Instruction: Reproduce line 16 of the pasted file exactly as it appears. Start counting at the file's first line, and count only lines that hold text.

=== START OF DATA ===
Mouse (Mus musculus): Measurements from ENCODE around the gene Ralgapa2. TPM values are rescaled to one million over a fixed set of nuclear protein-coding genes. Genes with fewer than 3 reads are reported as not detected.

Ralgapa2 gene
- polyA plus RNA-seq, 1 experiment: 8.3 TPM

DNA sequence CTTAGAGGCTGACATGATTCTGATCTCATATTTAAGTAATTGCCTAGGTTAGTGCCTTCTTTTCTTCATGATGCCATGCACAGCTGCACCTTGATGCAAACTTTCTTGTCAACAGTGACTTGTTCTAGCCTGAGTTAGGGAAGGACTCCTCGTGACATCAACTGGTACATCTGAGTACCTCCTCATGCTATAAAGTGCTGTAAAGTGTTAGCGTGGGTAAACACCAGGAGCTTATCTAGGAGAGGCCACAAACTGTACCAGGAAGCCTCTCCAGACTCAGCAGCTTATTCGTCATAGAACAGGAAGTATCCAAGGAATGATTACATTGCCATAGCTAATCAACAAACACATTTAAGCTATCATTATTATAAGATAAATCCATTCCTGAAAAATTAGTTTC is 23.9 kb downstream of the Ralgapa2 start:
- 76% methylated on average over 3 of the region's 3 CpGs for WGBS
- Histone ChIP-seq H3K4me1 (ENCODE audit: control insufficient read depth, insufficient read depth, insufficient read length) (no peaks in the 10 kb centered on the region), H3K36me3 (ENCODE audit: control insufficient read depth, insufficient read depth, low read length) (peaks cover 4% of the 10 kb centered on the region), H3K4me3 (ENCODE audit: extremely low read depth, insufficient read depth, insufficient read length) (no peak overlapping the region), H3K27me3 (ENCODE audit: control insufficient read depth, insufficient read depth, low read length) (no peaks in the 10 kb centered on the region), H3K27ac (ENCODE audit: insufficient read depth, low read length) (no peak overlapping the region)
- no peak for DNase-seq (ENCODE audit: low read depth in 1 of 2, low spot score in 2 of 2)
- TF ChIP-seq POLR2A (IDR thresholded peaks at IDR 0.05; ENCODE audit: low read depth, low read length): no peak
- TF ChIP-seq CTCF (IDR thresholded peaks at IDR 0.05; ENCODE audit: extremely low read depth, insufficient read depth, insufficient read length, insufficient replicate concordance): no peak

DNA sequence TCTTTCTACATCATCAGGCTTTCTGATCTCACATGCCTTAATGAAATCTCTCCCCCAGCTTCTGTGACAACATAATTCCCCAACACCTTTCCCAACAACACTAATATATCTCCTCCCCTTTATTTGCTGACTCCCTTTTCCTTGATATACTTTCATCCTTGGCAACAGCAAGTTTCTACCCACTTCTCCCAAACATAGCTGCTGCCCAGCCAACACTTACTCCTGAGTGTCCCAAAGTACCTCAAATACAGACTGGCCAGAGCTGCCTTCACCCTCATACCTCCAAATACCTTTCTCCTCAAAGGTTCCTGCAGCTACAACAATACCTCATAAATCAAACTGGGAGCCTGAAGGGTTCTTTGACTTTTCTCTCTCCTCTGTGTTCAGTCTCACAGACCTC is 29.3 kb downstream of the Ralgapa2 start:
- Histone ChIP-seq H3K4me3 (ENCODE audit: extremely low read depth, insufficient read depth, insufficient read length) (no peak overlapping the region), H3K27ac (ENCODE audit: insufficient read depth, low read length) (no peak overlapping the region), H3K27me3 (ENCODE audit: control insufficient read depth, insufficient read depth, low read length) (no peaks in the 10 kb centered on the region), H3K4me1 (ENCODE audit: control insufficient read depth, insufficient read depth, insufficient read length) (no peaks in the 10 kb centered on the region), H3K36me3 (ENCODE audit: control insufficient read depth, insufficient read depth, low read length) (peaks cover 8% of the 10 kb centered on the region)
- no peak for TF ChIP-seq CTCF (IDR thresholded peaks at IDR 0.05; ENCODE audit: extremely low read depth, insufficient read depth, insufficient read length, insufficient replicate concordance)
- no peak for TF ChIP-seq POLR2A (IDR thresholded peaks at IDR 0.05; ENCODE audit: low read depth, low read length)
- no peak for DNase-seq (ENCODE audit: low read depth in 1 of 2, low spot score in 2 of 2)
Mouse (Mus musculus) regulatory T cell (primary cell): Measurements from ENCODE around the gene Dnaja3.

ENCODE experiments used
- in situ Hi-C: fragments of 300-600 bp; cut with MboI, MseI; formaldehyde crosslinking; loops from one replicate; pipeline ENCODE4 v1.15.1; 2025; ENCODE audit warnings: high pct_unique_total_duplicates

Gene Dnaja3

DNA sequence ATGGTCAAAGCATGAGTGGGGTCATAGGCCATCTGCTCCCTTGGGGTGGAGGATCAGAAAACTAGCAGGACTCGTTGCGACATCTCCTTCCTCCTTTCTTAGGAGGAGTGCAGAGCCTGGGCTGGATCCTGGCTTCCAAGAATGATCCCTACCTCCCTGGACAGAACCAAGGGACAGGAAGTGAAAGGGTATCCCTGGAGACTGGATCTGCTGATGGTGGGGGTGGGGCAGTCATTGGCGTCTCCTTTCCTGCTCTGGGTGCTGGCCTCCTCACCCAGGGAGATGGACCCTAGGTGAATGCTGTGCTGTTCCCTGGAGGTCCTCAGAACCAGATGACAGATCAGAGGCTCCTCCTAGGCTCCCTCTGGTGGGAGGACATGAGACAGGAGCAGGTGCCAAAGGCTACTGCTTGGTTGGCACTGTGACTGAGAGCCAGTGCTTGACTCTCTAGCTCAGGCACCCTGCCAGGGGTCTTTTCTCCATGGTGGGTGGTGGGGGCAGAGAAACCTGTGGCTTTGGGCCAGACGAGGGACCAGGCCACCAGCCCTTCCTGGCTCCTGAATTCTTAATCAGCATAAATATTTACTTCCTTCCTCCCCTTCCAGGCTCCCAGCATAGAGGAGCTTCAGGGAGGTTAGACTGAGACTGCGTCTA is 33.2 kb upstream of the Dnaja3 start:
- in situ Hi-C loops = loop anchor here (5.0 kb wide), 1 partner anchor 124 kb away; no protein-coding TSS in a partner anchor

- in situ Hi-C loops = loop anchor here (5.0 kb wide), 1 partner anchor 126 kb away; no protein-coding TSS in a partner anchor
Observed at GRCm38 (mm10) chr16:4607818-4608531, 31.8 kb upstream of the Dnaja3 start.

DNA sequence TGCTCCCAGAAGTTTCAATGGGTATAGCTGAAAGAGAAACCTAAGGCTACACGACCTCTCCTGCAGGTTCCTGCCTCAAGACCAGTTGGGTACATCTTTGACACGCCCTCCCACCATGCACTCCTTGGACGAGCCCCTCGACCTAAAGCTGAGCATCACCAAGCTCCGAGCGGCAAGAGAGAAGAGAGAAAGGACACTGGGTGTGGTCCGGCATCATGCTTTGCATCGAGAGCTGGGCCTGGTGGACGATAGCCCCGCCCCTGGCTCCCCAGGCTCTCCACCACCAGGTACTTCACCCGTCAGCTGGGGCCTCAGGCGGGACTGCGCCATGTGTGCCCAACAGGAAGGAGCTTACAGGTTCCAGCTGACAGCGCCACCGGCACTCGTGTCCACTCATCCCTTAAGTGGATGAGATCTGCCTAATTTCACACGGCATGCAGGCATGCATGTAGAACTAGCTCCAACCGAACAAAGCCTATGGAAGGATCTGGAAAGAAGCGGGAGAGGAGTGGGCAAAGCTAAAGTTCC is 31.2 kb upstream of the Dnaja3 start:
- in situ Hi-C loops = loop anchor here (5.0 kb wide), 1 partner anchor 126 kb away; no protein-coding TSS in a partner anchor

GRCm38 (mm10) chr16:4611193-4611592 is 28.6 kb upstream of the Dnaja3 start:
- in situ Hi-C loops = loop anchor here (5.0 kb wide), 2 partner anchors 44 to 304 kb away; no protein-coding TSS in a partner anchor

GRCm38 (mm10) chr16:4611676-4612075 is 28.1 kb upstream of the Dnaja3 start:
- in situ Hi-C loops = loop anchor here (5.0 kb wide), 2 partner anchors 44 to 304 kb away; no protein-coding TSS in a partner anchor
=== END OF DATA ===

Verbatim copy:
ENCODE experiments used